Are there no redeeming qualities for the Smith Machine? No practical use? Nothing that would be good? e.g. using it instead of sitting on the couch?

Can it be used as a training devise to insure good form before moving on to a free weight? Is that something positive? Surely people don't JUST USE the Smith. I have as a training devise....maybe I should just lay off it completely. If I can't free squat...don't do any Smith squats?

jaleena
07-24-2006, 10:40 PM
If you can sit on the Smith, more power to you.

But you can't use it for learning form, because proper form is impossible on a Smith. For anything.

You can use it as a coathanger, or hang from the bar to do pullups. Smugs has a link to an article with a few other uses...mobility drills and whatnot. But nothing like what people are encouraged to do with it by the mass media.

smuggie
07-24-2006, 10:48 PM
Here it is (http://www.t-nation.com/readTopic.do?id=810548)

Aaron_F
07-24-2006, 10:53 PM
The smith machine is a fantastic piece of equipment for certain situations. As long as its not the sole piece of equipment somebody uses who really gives a shit.

PowerManDL
07-24-2006, 11:23 PM
Originally posted by Aaron_F@Jul 24 2006, 06:53 PM
The smith machine is a fantastic piece of equipment for certain situations. As long as its not the sole piece of equipment somebody uses who really gives a shit.
You mean that overzealous myopia, even with good intentions, can be bad???????

Erik
07-24-2006, 11:27 PM
Originally posted by funnyesq@Jul 24 2006, 06:36 PM
Are there no redeeming qualities for the Smith Machine? No practical use? Nothing that would be good? e.g. using it instead of sitting on the couch?

Can it be used as a training devise to insure good form before moving on to a free weight? Is that something positive? Surely people don't JUST USE the Smith. I have as a training devise....maybe I should just lay off it completely. If I can't free squat...don't do any Smith squats?
How can it be used to learn good form, when free bar mechanics are entirely different?

Aaron_F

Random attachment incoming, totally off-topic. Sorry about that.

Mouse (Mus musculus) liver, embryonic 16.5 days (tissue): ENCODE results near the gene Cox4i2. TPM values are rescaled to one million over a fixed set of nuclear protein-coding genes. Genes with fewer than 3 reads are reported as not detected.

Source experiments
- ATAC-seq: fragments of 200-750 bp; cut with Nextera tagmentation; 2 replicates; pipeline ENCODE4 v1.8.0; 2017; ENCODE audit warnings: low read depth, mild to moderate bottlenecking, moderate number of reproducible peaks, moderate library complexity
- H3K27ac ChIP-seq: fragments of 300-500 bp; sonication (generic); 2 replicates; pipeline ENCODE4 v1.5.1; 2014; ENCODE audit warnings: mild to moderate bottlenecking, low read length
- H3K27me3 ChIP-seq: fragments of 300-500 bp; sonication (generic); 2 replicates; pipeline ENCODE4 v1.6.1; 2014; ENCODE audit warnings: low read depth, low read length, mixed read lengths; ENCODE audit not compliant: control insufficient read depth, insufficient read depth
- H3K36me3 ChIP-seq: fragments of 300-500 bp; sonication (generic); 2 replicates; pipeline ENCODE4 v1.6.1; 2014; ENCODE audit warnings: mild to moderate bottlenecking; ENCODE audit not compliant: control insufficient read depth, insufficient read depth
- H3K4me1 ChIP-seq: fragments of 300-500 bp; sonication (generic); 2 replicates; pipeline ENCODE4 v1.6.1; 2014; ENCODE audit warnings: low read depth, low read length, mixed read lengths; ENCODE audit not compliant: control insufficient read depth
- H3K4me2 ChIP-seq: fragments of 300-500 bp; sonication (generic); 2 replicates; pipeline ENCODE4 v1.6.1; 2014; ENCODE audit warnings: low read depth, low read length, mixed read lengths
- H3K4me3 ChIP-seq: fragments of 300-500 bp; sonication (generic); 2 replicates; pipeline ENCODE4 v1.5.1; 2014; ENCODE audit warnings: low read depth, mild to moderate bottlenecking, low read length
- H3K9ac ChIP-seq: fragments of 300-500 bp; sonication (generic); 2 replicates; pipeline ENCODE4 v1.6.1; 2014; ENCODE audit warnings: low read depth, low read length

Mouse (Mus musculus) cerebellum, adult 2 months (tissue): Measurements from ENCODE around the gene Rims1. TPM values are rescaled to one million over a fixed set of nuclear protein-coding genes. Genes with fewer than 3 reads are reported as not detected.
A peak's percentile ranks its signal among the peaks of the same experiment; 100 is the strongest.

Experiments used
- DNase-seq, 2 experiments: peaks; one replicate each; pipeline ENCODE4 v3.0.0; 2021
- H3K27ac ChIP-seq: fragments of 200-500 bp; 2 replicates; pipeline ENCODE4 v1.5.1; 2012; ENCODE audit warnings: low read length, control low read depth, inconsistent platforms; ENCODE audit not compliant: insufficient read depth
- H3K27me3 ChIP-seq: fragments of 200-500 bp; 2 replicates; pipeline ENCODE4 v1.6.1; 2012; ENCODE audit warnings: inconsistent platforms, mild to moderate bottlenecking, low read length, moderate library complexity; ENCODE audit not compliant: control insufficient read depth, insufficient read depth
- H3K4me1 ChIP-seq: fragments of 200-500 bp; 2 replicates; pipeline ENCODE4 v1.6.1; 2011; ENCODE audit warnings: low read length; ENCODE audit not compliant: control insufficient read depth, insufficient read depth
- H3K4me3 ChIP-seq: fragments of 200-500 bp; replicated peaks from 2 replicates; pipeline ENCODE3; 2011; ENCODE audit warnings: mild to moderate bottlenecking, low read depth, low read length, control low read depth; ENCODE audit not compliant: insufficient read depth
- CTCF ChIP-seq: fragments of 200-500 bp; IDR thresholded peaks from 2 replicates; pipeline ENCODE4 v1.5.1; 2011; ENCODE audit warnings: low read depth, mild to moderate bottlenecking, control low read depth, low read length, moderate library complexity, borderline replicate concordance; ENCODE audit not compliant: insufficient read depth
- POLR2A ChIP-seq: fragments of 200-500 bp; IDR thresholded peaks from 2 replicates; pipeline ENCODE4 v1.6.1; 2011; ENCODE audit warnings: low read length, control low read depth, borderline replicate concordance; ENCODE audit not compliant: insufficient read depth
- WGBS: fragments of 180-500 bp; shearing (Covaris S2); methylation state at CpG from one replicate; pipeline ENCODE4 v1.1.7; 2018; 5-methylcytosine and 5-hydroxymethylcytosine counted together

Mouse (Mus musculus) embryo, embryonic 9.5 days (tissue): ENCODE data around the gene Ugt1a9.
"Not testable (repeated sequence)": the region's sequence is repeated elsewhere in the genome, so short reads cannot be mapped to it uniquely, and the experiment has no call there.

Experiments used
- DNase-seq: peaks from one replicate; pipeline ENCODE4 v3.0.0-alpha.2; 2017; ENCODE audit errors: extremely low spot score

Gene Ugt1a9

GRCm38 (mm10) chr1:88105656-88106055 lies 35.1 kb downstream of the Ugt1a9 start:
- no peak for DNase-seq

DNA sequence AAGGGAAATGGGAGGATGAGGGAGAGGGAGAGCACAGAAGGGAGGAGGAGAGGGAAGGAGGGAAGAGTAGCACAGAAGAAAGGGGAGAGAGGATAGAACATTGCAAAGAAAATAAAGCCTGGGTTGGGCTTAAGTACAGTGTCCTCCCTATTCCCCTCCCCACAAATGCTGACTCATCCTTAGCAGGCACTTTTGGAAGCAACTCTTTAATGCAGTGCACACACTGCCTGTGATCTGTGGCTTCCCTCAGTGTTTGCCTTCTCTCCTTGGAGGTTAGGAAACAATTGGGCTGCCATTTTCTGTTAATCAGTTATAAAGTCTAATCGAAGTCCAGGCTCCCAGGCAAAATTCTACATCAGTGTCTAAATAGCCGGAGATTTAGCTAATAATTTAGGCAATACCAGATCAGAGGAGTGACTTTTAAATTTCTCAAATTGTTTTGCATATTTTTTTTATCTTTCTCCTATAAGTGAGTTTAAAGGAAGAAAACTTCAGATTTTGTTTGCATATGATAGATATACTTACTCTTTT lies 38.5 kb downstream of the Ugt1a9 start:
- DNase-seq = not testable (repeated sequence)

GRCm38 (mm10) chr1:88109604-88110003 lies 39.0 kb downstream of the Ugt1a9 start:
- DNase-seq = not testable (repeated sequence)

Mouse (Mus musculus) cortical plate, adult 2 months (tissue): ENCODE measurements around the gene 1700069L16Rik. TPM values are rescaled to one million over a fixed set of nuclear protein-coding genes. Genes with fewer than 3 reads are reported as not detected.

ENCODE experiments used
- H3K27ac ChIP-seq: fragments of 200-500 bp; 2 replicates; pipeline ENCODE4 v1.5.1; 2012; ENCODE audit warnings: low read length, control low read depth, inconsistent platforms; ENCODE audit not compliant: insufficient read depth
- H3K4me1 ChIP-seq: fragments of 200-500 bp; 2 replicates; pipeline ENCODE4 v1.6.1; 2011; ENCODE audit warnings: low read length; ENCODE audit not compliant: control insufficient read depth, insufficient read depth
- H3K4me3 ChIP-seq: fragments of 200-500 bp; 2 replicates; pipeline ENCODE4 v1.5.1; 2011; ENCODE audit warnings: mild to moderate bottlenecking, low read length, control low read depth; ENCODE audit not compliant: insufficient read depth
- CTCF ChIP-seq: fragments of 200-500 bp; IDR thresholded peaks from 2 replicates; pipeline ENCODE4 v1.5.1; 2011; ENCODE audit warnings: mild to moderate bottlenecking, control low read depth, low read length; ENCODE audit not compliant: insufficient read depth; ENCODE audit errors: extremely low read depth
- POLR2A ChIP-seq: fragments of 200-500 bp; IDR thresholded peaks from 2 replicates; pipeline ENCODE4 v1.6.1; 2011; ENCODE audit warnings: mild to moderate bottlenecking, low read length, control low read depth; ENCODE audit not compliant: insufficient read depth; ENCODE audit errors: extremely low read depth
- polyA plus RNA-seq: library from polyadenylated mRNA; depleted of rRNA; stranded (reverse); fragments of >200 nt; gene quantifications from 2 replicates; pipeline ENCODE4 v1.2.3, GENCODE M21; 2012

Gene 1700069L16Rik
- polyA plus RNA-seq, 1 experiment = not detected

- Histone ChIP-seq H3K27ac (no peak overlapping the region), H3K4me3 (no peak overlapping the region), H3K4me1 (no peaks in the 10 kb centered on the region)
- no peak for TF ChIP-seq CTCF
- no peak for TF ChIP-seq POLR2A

07-24-2006, 11:49 PM
Originally posted by PowerManDL@Jul 24 2006, 06:23 PM
You mean that overzealous myopia, even with good intentions, can be bad???????
myopia is bad,. mmmm kay

at least when driving a Mack truck

matt
07-24-2006, 11:54 PM
I find it is outstanding to hang belts and shirts on. Oh, and wrist wraps too.

I've used one sometimes to lean on, but I would rather just sit down than lean.

Strive2Define
07-25-2006, 01:07 AM
We use it to play limbo.....its amazing how flexible some people are..especially if one is double jointed. :lol:

Kat
10-16-2006, 08:28 PM
Thanks Leah!! I printed that out for my bf's brother. He just got a trainer and I said "please just tell me he isn't having you use the smith machine" and he said he was and went into this explination about it's better when your trying to get your trying to do "maximum effort" because you couldn't do that in a rack :shock: I just wanted something to show him. Of course he also told his mother to lose the flab in her tricep area that she should just skip lunch and snack and do tons of cardio :finger: I couldn't help but laugh but he wouldn't believe me because his trainer told him so and he is the head trainer :sad:

jaleena
10-16-2006, 08:50 PM
Thanks Leah!! I printed that out for my bf's brother. He just got a trainer and I said "please just tell me he isn't having you use the smith machine" and he said he was and went into this explination about it's better when your trying to get your trying to do "maximum effort" because you couldn't do that in a rack :shock: :
Uh huh...so all those PL guys squatting half a ton aren't giving "maximum effort" because they're not on a Smith...right... :scratch:

KatieB
10-17-2006, 12:15 AM
The only thing I ever use the Smith for is standing calf raises, which I rarely do, but I figured the ROM is so small it didn't matter...

:shrug:

BlueTuna
10-17-2006, 01:06 AM
Yep, I use it for standing calf raises and pullups. Should try the limbo dancing idea too. :lol:

DarrylLicke
02-09-2007, 10:29 PM
what about a "smith" machine that allows movement along the x-axis in the same manner that a olympic bar would....just that it's still on those piston like guides but there is an additional one at the base and the top of the "power" rack?

absolut_blonde
02-09-2007, 10:35 PM
what about a "smith" machine that allows movement along the x-axis in the same manner that a olympic bar would....just that it's still on those piston like guides but there is an additional one at the base and the top of the "power" rack?